Lictors with rods in each hand

So still on Holliday 2002.  Normally lictors are only depicted with the fasces bundled and over their left shoulder.  The fresco representations reminded me of another strange image (RRC 301/1):


I’ve always assumed that on the coin the rod in the right hand was the threat from which the citizen is being protected. But if Holliday’s reading of the Arieti tomb is right it might just be a ceremonial representation of lictors at this time, not with a an implied threat of use.

H0lliday calls the right-hand stick/rod a commetaculum.   We don’t really know that much about this term.  Festus says the following:

commoetacula : virgae quas flamines portant pergentes ad sacrificium ut a se homines


And thus the flamen dialis is identified as holding on on the ara pacis:


Basically its assumed than since usually lictors cleared the way for priests at sacred functions the commetaculum by extension was an attribute of the lictor (see various discussions).


Another Pig


I was reading Holliday 2002:83-91 on the Tomb of Q. Fabius on the Esquiline and wanted to re-look at color images because of how he emphasized the use of the dextrarum iunctio as a symbol concordia, fides, pax and pietas in this context (p. 88).  I started worrying about the child behind the figures.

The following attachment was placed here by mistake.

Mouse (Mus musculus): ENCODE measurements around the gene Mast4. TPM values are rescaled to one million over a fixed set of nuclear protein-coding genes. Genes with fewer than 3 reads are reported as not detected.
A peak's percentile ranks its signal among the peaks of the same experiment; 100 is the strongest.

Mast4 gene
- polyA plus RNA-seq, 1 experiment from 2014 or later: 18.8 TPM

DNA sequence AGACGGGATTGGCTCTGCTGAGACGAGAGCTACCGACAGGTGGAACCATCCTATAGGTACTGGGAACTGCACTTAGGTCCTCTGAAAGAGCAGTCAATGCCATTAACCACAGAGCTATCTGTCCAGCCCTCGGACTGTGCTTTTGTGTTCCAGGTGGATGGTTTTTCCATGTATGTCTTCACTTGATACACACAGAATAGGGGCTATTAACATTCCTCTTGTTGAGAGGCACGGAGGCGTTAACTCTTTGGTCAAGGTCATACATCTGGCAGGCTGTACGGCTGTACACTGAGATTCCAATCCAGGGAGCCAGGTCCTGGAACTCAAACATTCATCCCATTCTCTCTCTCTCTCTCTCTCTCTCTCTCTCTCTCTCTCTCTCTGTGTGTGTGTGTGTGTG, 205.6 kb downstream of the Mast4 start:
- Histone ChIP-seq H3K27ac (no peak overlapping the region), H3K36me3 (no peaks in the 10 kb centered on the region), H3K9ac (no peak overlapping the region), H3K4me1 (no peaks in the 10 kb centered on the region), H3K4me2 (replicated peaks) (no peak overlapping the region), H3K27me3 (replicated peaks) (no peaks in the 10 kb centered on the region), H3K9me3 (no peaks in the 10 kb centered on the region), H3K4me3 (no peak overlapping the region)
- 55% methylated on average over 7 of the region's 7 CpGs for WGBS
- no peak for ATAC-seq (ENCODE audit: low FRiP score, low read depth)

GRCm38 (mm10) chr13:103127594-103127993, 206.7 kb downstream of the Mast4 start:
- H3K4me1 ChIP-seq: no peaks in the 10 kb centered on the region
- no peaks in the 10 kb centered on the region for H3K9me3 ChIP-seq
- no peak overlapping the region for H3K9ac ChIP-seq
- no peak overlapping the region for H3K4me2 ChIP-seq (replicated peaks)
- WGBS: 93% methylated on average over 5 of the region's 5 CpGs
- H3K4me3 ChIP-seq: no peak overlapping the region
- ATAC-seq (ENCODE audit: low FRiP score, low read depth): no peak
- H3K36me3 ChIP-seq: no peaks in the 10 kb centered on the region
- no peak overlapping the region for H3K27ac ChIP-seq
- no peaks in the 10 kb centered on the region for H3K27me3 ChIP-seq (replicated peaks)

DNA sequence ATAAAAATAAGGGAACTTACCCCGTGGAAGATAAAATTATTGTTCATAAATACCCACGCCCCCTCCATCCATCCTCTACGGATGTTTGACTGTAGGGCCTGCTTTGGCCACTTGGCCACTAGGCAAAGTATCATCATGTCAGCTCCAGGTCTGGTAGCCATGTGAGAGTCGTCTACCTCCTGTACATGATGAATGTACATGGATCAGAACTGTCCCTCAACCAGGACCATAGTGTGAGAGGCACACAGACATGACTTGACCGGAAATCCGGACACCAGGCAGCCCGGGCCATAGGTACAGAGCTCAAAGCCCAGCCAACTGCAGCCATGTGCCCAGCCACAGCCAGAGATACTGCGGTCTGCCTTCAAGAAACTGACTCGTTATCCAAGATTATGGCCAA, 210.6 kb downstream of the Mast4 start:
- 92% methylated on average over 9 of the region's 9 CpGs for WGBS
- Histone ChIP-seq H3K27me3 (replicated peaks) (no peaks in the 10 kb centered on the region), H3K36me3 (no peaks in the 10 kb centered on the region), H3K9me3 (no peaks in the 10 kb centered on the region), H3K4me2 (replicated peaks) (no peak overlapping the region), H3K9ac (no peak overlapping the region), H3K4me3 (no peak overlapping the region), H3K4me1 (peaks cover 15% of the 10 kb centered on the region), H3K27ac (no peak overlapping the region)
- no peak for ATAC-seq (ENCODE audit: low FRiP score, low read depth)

Is that a pig?  Has anyone suggested that before? [ I admit I’m a little obsessed with Romans and their pigs. ] If so it would strengthen Holliday’s claims that Fabius the labelled figure in the front of boy might be representing a pater patratus, one of the fetiales, or perhaps the verbenarius, an idea he gets from Felletti Maj.

Holliday assumed the plant borne by this individual was in the form of a crown, but that need not be the case based Pliny NH 22.5 (0ur only source for this information):